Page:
Costantino Tessarin

Tuesday, February 25, 2014

The spread of fascist culture at the Uganda National Cultural Centre

Yesterday Monday 24th February I went with some visitors from Germany to see the music jam session at the Uganda National Cultural Centre. What should have been a moment of entertainment, a show case of Ugandan talents, was transformed into the stage for the political campaign of right-wing extremists, in other words a real fascist preach which incredibly was coming from a Cultural Centre like the National Theatre.
It seems that fascist culture is actually spreading in the last years in Uganda but I never had a real feeling of it until I heard with my own ears.
What does it mean fascist culture? Historically, “fascism” is a political ideology which defines different regimes and people, in all part of the world, and that was initially originated by the Italian “fascism” (led by Benito Mussolini between 1922 and 1943) and having one of the major examples in Adolf Hitler of German Nazism.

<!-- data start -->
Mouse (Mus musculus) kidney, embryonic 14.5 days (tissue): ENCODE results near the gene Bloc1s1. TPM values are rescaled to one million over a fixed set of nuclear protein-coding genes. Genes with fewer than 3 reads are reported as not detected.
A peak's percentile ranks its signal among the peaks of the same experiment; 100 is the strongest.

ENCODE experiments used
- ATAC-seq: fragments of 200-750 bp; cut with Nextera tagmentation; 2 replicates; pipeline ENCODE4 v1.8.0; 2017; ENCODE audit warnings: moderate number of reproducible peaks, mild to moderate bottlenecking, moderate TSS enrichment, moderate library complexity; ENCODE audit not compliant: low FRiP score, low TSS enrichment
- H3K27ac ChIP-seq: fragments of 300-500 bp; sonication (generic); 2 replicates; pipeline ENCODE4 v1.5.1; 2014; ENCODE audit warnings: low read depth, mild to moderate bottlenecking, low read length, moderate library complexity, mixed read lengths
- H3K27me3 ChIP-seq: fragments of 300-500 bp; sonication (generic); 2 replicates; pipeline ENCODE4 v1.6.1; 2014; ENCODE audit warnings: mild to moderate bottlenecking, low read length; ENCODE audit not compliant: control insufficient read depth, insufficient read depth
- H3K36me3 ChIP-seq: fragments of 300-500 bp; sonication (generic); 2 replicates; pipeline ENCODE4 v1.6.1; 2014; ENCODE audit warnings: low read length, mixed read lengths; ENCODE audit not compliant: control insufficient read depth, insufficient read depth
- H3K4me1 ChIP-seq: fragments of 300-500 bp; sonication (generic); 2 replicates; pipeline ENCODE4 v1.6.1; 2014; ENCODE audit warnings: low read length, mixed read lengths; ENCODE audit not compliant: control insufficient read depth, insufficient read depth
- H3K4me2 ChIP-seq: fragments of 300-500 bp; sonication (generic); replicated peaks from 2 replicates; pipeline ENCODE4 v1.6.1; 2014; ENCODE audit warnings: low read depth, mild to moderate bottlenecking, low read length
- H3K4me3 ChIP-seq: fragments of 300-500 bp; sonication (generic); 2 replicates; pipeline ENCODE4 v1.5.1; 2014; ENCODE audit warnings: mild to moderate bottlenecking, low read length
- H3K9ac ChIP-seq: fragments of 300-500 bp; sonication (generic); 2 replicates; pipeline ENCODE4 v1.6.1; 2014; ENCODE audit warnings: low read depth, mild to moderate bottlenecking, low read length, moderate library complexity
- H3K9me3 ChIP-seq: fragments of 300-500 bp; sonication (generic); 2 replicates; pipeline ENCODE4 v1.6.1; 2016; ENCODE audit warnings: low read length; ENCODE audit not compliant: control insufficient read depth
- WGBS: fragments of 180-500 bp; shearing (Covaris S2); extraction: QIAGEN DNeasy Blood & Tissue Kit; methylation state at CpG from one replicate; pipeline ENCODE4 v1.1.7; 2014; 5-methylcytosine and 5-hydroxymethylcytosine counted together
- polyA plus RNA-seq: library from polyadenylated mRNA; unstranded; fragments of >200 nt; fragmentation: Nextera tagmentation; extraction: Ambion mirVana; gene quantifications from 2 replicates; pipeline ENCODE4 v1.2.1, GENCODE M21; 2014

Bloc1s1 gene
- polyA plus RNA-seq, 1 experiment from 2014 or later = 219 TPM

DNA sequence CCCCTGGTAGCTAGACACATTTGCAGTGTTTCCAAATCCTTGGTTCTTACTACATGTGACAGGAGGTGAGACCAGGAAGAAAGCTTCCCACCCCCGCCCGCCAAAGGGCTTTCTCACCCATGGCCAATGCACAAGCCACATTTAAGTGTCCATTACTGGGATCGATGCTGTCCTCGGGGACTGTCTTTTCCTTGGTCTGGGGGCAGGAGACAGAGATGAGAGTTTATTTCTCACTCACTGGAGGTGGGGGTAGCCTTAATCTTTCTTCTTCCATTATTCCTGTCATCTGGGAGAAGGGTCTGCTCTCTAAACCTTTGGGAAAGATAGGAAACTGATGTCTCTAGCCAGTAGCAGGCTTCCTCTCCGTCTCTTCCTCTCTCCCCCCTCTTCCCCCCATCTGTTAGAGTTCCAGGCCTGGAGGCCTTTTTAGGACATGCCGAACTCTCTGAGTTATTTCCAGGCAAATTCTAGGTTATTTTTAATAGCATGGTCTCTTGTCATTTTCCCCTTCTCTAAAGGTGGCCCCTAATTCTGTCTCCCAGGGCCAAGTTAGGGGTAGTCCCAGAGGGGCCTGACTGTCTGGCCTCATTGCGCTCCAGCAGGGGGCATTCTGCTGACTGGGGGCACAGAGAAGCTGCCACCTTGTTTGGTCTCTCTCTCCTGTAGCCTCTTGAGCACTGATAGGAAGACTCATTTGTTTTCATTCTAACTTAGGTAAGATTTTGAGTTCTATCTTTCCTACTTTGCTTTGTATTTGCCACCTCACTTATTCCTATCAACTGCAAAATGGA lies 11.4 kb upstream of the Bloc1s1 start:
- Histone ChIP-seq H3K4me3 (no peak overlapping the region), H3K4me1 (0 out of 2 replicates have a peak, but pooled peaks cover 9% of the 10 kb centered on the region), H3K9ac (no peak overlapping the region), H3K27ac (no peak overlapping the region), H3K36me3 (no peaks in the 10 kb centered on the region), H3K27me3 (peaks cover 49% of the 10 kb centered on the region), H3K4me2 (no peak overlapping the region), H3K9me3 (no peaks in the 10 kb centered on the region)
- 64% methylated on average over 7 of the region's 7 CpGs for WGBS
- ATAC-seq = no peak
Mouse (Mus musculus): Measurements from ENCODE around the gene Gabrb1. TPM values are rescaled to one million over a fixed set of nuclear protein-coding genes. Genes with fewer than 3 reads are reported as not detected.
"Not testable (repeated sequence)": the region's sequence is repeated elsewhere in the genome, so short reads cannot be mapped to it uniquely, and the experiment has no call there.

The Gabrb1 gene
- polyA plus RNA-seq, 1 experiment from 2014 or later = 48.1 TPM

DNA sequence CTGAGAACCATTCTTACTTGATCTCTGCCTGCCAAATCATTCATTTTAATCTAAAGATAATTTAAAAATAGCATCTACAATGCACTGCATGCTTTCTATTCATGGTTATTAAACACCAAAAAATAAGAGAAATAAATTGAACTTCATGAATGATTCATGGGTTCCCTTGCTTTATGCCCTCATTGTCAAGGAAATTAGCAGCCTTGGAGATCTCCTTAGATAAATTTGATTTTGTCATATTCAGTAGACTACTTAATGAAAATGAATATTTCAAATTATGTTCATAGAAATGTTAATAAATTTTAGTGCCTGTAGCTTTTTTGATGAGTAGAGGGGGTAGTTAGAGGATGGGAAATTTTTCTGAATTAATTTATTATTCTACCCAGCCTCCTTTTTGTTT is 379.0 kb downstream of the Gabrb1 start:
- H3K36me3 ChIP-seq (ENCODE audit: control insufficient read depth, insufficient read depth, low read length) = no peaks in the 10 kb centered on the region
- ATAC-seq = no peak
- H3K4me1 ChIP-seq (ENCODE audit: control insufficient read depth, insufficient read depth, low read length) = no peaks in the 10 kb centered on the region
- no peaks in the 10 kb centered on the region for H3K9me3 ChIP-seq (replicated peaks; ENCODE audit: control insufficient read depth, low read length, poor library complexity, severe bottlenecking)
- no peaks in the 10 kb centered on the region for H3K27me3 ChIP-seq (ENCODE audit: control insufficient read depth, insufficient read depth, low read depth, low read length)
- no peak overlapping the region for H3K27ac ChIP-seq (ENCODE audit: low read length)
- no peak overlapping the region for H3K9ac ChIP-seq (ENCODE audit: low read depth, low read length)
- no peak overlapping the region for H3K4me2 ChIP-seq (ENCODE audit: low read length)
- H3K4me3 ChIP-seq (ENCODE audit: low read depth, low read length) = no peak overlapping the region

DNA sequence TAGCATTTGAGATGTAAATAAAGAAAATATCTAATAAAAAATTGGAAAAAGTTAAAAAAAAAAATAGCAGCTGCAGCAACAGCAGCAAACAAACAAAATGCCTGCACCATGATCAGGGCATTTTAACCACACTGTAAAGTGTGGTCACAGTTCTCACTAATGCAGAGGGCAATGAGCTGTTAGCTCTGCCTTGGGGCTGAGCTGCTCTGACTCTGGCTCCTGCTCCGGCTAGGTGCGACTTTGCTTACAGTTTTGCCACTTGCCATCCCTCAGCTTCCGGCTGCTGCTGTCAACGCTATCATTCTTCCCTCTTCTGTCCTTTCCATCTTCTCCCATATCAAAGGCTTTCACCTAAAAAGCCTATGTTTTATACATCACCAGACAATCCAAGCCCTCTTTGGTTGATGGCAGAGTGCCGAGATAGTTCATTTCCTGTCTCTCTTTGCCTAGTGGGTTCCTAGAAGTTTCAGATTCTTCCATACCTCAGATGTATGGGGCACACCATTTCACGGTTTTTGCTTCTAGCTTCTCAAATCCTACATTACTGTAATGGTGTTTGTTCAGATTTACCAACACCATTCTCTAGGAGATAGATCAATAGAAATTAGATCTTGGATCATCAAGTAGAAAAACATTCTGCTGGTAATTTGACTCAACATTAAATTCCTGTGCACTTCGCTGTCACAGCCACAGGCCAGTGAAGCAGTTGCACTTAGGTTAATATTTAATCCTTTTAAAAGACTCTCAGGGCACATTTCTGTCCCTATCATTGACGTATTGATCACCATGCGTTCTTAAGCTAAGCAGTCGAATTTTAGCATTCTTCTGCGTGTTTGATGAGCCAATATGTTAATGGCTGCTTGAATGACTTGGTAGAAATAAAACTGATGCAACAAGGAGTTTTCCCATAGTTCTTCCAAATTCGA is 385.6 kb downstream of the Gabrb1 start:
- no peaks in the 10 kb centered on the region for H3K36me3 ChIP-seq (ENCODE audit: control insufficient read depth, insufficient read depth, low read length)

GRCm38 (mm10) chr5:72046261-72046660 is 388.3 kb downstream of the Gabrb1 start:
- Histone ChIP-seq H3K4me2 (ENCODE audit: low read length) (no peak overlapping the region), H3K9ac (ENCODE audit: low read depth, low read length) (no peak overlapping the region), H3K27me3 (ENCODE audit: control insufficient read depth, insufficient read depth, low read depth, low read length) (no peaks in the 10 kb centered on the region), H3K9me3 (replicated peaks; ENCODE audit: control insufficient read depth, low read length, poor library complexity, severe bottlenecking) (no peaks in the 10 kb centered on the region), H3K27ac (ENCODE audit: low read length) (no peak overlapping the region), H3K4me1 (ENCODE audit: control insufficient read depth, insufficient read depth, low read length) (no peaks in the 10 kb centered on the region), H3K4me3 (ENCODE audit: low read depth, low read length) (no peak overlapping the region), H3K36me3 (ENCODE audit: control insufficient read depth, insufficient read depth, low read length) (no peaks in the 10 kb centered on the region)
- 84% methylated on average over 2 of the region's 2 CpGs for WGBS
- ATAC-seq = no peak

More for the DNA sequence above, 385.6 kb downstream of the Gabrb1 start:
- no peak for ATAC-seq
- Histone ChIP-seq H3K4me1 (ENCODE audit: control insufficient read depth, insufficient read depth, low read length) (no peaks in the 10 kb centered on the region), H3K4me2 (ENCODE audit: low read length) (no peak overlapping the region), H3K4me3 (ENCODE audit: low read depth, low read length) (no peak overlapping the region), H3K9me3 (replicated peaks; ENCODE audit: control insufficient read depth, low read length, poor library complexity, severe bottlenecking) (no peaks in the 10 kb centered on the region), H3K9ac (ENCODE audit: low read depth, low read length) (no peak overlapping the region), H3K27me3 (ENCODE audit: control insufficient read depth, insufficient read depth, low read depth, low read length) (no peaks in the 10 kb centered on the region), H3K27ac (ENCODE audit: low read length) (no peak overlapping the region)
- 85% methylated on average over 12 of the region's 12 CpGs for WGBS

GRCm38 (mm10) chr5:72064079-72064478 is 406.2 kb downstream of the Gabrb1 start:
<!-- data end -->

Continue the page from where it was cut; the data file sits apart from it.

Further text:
There are common aspects to define a fascist political culture, which I would like to briefly highlight here and all of them came out yesterday from the preach of Pastor Martin Sempa.
First of all the belief that the culture is “one”, without differences and that the “African culture” is one versus any other culture. Culture is the justification for a political ideology: it is the culture that condemns the freedom of the people; but in reality, it is a fascist ideology/culture that allows some people to refuse the right of freedom of other people. Culture is not one and uniform; there are differences between person and person, between country and country community and community. But according to the fascists, the culture is one, the “African culture”.